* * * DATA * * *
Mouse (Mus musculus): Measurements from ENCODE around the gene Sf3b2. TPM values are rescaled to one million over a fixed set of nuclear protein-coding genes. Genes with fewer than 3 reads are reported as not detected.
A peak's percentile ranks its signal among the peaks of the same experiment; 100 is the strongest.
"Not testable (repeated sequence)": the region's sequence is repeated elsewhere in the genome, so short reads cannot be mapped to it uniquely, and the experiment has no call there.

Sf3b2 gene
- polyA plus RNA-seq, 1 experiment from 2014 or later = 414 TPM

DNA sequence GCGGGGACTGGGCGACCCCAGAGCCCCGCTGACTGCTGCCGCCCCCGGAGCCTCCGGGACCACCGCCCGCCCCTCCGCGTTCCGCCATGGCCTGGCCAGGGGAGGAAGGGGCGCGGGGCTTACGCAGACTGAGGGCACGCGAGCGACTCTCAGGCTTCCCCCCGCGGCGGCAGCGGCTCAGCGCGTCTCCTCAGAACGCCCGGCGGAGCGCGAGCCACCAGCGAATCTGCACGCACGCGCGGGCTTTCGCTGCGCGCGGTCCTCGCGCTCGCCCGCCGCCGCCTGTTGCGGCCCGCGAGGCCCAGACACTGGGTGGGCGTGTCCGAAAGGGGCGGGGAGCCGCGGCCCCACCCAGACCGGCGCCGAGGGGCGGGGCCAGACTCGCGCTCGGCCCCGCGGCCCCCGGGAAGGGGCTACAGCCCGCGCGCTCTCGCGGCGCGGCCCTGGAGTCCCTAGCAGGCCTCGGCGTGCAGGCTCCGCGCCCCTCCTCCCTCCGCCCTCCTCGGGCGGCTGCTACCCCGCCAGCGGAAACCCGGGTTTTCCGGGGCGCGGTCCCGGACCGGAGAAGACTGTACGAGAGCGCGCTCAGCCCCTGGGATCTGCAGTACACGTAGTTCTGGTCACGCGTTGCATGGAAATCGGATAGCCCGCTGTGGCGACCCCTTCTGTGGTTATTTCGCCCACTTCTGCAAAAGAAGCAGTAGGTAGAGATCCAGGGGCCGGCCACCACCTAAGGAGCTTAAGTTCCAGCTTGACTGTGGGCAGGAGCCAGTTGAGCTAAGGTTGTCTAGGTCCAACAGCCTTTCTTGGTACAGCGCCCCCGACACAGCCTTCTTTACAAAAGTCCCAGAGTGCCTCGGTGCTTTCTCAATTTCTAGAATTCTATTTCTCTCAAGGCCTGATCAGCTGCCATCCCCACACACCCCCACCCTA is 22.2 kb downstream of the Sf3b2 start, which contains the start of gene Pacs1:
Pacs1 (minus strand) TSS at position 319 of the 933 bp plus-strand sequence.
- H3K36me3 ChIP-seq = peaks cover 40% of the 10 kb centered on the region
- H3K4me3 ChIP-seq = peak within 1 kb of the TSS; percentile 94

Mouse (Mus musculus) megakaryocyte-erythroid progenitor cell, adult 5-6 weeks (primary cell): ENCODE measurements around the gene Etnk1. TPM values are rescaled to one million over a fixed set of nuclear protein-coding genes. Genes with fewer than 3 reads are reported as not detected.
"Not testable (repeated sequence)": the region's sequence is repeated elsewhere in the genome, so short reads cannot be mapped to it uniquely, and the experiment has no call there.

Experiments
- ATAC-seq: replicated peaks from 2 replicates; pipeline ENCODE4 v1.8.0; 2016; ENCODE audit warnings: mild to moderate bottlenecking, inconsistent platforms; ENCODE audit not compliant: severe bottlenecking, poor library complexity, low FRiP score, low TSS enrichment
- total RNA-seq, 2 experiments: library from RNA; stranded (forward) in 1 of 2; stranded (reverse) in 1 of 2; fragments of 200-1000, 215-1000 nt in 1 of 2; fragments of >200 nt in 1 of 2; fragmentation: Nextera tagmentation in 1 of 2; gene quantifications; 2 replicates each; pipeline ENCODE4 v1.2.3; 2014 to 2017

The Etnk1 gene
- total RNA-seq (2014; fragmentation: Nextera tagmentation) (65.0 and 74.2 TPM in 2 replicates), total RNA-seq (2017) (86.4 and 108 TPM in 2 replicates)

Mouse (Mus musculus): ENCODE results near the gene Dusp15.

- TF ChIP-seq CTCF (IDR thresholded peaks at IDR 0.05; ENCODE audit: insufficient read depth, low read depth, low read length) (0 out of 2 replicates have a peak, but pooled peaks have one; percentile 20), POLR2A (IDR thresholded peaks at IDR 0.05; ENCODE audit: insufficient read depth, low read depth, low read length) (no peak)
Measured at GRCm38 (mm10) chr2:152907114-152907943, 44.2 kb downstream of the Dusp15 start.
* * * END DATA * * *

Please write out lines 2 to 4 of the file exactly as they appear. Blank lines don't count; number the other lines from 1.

A peak's percentile ranks its signal among the peaks of the same experiment; 100 is the strongest.
"Not testable (repeated sequence)": the region's sequence is repeated elsewhere in the genome, so short reads cannot be mapped to it uniquely, and the experiment has no call there.

Sf3b2 gene